Asteroid 2020 FD passed by the Earth at a distance of about 256 600 km (0.67 times the average distance between the Earth and the Moon, or 0.17% of the distance between the Earth and the Sun), at about 4.05 am GMT on Wednesday 18 March 2020. There was no danger of the asteroid hitting us, though were it to do so it would not have presented a significant threat. 2020 FD has an estimated equivalent diameter of 6-18 m (i.e. it is estimated that a spherical object with the same volume would be 6-18 m in diameter), and an object of this size would be expected to explode in an airburst (an explosion caused by superheating from friction with the Earth's atmosphere, which is greater than that caused by simply falling, due to the orbital momentum of the asteroid) in the atmosphere between 40 and 23 km above the ground, with only fragmentary material reaching the Earth's surface.
2020 FD was discovered on 16 March 2020 (two days before its closest encounter with the Earth) by the University of Arizona's Mt. Lemmon Survey at the Steward Observatory on Mount Lemmon in the Catalina Mountains north of Tucson. The designation 2020 FD implies that the asteroid was the fourth object (asteroid D - in numbering asteroids the letters A-Y, excluding I, are assigned numbers from 1 to 24, with a number added to the end each time the alphabet is ended, so that A = 1, A1 = 25, A2 = 49, etc, so that D = 4) discovered in the second half of March 2020 (period 2020 F).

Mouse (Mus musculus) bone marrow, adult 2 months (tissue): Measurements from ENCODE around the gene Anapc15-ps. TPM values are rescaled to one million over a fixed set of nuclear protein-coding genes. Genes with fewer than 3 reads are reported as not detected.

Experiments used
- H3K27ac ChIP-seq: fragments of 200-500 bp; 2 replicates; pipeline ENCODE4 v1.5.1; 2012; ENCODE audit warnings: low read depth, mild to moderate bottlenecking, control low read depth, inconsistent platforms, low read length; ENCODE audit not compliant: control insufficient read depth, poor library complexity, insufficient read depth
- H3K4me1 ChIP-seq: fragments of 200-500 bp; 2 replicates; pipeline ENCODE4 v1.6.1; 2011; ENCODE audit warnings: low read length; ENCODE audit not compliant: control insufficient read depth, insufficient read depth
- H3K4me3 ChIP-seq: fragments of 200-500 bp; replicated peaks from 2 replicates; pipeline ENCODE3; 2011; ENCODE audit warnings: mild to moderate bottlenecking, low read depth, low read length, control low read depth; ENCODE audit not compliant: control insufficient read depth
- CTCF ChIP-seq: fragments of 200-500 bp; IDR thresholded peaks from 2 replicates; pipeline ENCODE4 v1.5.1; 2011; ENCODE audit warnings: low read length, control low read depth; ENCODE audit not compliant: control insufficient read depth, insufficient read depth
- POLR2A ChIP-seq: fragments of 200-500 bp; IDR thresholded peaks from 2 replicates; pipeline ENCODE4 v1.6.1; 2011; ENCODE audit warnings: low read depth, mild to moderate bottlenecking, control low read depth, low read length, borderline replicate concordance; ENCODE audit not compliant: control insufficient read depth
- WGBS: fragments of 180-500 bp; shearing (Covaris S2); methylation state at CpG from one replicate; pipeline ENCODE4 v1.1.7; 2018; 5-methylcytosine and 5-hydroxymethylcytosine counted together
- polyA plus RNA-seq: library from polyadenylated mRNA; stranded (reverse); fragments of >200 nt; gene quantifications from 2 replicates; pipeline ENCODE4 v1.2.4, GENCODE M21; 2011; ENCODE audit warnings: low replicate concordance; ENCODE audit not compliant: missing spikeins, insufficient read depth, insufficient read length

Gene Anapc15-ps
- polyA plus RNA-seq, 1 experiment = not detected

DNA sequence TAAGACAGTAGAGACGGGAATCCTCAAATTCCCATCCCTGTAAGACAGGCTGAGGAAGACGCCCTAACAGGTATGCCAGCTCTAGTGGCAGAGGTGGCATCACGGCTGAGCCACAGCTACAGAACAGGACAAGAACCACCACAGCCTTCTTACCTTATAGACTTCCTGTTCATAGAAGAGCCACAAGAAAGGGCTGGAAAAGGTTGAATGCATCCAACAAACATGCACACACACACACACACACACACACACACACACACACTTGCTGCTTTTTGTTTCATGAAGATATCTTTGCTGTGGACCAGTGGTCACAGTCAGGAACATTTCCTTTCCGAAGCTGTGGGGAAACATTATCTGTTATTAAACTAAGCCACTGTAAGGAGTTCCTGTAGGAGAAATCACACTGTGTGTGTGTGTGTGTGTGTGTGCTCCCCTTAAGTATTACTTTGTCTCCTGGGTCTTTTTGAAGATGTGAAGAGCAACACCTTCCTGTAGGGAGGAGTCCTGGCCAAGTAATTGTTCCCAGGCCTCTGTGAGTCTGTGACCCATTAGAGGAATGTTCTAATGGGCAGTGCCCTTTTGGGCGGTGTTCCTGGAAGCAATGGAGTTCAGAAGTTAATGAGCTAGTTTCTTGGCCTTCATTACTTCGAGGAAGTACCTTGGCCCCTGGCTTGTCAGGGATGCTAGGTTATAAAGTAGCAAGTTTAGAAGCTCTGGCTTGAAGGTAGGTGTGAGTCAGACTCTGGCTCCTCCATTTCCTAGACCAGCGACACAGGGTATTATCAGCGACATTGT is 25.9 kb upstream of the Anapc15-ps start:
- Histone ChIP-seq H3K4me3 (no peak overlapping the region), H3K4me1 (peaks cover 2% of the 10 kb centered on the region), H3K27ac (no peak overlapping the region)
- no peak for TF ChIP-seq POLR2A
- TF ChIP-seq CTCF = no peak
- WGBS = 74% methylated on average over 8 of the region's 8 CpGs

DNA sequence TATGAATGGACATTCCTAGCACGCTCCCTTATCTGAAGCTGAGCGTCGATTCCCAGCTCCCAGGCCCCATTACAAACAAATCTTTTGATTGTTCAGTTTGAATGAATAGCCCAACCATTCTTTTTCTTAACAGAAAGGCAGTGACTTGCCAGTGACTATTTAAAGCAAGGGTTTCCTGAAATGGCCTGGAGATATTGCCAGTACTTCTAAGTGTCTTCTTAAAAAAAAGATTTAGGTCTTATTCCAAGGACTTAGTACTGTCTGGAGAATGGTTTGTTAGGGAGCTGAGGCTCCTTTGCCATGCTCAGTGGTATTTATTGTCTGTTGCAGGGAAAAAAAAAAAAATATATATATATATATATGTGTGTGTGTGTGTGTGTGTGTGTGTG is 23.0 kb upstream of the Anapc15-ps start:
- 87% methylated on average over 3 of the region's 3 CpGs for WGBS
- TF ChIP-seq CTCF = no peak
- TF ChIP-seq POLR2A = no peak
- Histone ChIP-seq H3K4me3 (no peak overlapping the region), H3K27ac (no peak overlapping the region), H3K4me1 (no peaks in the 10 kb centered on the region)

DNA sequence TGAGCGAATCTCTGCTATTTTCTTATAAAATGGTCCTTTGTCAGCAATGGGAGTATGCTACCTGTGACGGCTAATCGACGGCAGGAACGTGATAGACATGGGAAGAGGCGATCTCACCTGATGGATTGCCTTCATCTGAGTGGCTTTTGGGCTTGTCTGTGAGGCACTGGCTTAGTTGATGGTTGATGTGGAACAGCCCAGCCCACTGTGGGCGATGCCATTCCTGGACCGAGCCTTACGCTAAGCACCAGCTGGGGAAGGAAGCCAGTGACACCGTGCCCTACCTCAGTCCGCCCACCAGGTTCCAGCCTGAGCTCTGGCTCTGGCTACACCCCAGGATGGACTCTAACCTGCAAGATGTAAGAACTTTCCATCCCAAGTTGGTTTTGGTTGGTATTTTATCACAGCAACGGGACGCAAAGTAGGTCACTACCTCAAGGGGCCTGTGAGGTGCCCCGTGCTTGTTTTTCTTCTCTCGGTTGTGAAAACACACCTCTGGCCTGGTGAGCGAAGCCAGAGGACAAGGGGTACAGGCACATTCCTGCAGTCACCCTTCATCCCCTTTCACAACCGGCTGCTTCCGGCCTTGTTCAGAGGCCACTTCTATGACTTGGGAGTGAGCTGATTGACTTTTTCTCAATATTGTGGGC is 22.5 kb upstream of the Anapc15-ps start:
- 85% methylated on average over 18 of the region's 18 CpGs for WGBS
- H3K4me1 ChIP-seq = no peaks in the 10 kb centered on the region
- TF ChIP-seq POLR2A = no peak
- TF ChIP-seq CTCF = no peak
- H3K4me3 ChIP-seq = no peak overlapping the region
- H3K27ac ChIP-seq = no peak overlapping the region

2020 FD has a 487 day orbital period and an eccentric orbit tilted at an angle of 1.17° to the plane of the Solar System, which takes it from 0.62 AU from the Sun (i.e. 62% of he average distance at which the Earth orbits the Sun, and inside the orbit of the planet Venus) to 1.80 AU from the Sun (i.e. 180% of the average distance at which the Earth orbits the Sun, and outside the orbit of the planet Mars). It is therefore classed as an Apollo Group Asteroid (an asteroid that is on average further from the Sun than the Earth, but which does get closer). This means that close encounters between the asteroid and Earth are fairly common, with the last having occurred in October 2017 and the next predicted in March 2024.
2020 FD also has frequent close encounters with the planets Venus, which it last passed in November 2014 is next predicted to pass in September 2021, and Mars, which it last passed in April 2006 is predicted to pass in September 2024. Asteroids which make close passes to multiple planets are considered to be in unstable orbits, and are often eventually knocked out of these orbits by these encounters, either being knocked onto a new, more stable orbit, dropped into the Sun, knocked out of the Solar System or occasionally colliding with a planet.
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